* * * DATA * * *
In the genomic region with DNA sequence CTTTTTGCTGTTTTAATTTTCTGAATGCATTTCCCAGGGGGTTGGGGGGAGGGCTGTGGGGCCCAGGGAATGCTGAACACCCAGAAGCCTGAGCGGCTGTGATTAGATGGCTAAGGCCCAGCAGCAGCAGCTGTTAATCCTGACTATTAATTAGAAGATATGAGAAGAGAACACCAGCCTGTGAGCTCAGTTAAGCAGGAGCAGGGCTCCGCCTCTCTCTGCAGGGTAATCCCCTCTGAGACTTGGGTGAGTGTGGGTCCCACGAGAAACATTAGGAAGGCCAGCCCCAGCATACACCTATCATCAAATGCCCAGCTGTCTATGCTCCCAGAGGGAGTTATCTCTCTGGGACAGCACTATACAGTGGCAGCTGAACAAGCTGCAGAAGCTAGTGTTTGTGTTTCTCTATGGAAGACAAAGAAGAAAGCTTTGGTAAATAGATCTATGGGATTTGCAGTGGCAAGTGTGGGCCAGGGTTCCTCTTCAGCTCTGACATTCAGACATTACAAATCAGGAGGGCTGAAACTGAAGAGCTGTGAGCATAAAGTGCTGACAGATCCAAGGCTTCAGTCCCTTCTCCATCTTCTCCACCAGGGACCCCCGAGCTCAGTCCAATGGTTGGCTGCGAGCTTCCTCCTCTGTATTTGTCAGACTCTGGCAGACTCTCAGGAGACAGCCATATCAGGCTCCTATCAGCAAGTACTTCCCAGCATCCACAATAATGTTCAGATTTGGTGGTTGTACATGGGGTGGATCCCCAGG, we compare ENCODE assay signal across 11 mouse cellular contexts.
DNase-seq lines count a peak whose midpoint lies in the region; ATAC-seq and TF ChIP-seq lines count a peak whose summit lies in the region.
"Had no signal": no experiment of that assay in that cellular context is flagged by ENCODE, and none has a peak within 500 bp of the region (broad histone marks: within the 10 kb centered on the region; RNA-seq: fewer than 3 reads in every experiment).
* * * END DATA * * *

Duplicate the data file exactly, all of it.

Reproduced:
In the genomic region with DNA sequence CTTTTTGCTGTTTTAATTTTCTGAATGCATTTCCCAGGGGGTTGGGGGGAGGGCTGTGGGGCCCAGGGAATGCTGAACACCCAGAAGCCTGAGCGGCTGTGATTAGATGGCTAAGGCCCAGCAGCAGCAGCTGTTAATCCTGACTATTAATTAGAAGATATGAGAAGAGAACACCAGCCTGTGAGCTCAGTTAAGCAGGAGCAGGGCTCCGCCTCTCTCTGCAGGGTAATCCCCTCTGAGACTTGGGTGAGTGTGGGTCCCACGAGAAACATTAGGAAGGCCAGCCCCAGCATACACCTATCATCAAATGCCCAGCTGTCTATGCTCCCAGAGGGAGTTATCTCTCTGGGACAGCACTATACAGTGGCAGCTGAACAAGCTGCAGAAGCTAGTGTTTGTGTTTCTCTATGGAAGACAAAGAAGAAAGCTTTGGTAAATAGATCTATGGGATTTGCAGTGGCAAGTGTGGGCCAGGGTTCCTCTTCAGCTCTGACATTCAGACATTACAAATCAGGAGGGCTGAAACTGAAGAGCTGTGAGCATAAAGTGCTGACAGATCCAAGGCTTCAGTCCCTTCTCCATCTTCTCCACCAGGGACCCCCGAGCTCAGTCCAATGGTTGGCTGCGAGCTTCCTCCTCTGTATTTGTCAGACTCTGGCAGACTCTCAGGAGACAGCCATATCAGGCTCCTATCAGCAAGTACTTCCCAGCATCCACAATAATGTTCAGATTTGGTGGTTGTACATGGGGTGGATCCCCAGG, we compare ENCODE assay signal across 11 mouse cellular contexts.
DNase-seq lines count a peak whose midpoint lies in the region; ATAC-seq and TF ChIP-seq lines count a peak whose summit lies in the region.
"Had no signal": no experiment of that assay in that cellular context is flagged by ENCODE, and none has a peak within 500 bp of the region (broad histone marks: within the 10 kb centered on the region; RNA-seq: fewer than 3 reads in every experiment).